St. Luke's strives to ensure that patients have a safe and positive experience. There is always some risk involved in most of life's experiences, including a visit to the hospital. St. Luke's works hard to reduce that risk. Falls, allergic reactions, infections, equipment malfunctions, and medication errors are some of the things that can happen when visiting a hospital, despite our best efforts. We believe that if patients and hospitals work together, we can lower the risk of accidents and improve the safety for all involved. Research shows that patients who are more involved with their care tend to get better results. Here are some ways you can become involved and help make your hospital stay as safe as possible.
COMMUNICATION WITH HEALTH CARE PROVIDERS
Communication with your health care providers is important. Make sure you understand all aspects of your care; tests, procedures, medications and other instructions regarding your medical condition.
Here are topics you may want to discuss with your health care providers:
You may have allergies to certain medications. Verify all allergy information is written down in your medical records.
Inform your health care providers of any medications you are currently taking, including prescription medications, over-the-counter medications, vitamins, minerals, dietary/herbal supplements, laxatives, pain relievers, and sleeping aids, etc.
Ask any and all questions pertaining to medication being prescribed to you. Make sure you understand what the medication is for, the dosage, directions for use, refills, storage, expiration, and what to do about missed dosages. Discuss any side effects or warnings associated with the use of the medication and what to do if you experience side effects. Are there activities, food, drinks, or other medications you should avoid while taking the medication? Does the medication need to be taken with water, milk or food?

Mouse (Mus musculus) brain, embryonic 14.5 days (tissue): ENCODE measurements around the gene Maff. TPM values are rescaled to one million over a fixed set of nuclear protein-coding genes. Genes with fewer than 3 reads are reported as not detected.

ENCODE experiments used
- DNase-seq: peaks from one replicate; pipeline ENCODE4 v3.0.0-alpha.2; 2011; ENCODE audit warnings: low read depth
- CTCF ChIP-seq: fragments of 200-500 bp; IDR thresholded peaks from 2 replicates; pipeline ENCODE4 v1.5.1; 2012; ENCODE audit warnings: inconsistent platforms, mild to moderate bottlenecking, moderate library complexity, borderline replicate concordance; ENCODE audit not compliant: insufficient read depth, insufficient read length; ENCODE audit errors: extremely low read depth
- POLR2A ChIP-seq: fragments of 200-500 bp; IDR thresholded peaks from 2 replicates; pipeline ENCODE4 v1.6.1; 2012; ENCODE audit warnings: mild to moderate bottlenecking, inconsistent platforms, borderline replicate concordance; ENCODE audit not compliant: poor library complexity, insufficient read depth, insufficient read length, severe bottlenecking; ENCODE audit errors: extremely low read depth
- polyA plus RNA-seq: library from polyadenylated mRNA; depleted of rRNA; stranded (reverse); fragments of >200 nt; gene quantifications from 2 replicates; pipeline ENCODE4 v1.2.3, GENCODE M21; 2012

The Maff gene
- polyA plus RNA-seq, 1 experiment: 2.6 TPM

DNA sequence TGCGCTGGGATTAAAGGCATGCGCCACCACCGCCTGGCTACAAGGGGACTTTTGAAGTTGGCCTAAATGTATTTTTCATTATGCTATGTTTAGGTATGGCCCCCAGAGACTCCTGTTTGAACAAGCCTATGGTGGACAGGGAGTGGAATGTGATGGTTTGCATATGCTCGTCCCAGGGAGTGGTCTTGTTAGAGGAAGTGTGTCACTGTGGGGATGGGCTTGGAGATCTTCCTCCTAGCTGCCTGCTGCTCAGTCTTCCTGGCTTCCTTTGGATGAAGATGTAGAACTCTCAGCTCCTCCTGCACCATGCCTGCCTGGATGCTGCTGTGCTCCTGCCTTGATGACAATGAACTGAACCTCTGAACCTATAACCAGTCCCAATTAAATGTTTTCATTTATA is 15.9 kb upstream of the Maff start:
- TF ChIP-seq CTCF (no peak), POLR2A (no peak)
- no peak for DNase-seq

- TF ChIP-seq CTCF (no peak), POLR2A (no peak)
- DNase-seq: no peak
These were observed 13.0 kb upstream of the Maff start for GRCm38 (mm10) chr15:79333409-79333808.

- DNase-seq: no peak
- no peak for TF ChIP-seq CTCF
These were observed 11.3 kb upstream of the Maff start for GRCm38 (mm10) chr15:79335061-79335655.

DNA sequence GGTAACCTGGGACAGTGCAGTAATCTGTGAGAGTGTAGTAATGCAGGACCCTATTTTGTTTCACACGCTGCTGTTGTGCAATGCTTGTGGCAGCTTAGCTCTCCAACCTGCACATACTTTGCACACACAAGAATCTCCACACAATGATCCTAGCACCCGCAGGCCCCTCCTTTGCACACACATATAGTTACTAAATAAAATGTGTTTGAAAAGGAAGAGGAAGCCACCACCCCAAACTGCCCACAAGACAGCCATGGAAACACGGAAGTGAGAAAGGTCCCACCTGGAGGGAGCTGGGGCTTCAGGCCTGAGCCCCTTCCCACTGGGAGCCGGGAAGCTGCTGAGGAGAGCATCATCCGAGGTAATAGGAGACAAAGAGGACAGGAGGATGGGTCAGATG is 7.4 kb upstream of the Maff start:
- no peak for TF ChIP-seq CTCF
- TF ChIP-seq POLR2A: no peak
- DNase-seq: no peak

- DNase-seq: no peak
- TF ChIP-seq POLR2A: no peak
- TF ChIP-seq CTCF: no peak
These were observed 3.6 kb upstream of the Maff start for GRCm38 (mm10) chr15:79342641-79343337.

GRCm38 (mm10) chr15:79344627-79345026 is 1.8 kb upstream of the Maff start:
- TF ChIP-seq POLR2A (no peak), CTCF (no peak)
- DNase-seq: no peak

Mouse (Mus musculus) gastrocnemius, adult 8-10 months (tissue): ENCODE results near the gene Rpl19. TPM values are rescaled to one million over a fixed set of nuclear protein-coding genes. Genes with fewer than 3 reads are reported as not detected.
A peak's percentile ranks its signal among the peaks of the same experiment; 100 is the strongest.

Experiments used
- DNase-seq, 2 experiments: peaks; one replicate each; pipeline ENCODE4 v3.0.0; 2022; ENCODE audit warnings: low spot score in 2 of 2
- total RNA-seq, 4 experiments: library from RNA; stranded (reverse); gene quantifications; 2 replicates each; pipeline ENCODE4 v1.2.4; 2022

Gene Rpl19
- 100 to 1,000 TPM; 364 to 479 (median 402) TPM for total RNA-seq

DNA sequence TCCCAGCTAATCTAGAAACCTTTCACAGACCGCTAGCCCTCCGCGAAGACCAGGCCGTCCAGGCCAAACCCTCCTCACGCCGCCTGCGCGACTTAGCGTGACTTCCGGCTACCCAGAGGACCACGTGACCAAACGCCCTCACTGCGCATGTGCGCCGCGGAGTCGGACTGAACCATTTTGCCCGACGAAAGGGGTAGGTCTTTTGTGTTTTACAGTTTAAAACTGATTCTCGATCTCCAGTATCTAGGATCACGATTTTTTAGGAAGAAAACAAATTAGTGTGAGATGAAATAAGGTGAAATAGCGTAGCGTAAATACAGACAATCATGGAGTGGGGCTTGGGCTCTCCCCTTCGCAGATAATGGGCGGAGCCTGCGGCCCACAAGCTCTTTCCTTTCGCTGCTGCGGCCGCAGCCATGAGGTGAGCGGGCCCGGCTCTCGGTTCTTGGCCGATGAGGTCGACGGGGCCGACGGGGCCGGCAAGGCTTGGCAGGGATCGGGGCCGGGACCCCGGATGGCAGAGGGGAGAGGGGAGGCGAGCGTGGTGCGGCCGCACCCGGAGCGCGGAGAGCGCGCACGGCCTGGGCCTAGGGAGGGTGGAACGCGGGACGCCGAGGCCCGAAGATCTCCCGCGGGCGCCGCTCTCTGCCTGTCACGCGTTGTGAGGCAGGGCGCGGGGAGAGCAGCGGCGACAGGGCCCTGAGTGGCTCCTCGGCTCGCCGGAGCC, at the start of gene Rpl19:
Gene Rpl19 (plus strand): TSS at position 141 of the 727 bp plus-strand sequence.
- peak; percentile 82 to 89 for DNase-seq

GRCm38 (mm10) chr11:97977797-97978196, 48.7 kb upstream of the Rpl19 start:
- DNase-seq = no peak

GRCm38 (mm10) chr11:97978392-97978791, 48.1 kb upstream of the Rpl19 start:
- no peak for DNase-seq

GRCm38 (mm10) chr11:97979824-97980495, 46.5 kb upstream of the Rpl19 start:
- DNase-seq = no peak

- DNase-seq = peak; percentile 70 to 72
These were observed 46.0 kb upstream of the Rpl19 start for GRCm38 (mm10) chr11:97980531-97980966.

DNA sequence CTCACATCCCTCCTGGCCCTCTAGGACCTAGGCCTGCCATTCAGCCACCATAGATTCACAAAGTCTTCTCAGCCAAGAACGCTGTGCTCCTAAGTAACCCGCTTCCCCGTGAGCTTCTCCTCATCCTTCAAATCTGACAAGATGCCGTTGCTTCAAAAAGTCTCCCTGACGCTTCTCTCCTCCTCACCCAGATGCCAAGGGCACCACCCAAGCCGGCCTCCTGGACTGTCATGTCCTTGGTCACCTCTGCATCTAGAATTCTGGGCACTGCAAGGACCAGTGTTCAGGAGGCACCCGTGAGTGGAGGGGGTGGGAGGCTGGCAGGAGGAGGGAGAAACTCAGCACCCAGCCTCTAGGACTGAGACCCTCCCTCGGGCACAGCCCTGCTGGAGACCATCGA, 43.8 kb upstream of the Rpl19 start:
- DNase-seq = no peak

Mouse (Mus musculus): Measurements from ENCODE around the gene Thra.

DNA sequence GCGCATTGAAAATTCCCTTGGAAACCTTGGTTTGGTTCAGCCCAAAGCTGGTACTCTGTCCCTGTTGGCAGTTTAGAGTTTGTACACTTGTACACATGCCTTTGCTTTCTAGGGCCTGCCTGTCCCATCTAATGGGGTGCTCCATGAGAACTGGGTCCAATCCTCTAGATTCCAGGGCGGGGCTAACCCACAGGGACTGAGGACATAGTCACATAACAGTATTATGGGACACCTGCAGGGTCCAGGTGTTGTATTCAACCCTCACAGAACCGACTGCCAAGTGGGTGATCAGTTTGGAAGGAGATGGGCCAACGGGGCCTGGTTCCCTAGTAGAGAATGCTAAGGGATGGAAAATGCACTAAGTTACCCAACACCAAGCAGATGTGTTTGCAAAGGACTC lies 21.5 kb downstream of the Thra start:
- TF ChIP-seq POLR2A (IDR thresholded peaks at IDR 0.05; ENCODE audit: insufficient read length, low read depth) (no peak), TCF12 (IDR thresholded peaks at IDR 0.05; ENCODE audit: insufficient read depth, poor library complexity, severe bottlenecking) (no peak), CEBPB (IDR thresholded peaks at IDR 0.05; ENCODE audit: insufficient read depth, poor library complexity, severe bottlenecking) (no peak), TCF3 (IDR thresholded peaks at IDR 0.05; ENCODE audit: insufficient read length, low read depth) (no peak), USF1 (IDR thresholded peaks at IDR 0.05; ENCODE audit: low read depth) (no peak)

Make sure you are clear about any instructions given when you are leaving for home. Are there special instructions for care, activities, or medications? Should you schedule a follow-up appointment? Is there a phone number to call should you have any questions?
If you are deaf or hearing impaired, or if English is not your primary language, ask for an interpreter.
It is your right to be well-informed, well-cared for and safe. You have the right to ask for a second opinion. Seek advice and assessment from another health care provider if you are not sure or uncomfortable about the care and information you are being provided with.
YOUR HOSPITAL STAY
First of all, for the best care choose a hospital that does a high volume of the procedure or surgery for which you are admitted. Your hospital should be experienced in the procedures or surgery that you are having performed.
All hospitals work hard to prevent infections and medical errors, and you can help by taking an active part in that prevention. Following are some things you, as a patient, can do to make your hospital stay safe.
Remind your health care providers of any allergies you have and make sure the information is in your medical records.
Ask your health care provider what medications are, what they do, when they are given and their side effects before they are given to you.
Get a flu or pneumonia vaccine before admission if recommended by the hospital. This can help prevent illness in high-risk or elderly patients.
Ask visitors who have colds, respiratory symptoms or other contagious illnesses not to visit you or anyone in the hospital. Minimize visits from young children, as they have colds and other infections more frequently.
Inform you nurse or another health care provider if gowns or linens become soiled.
Remind health care providers to wash their hands or wear gloves prior to examining you or giving you medication.
MORE PATIENT SAFETY INFORMATION
Council on Patient Information and Education
- Specific information regarding medication errors from the state of Virginia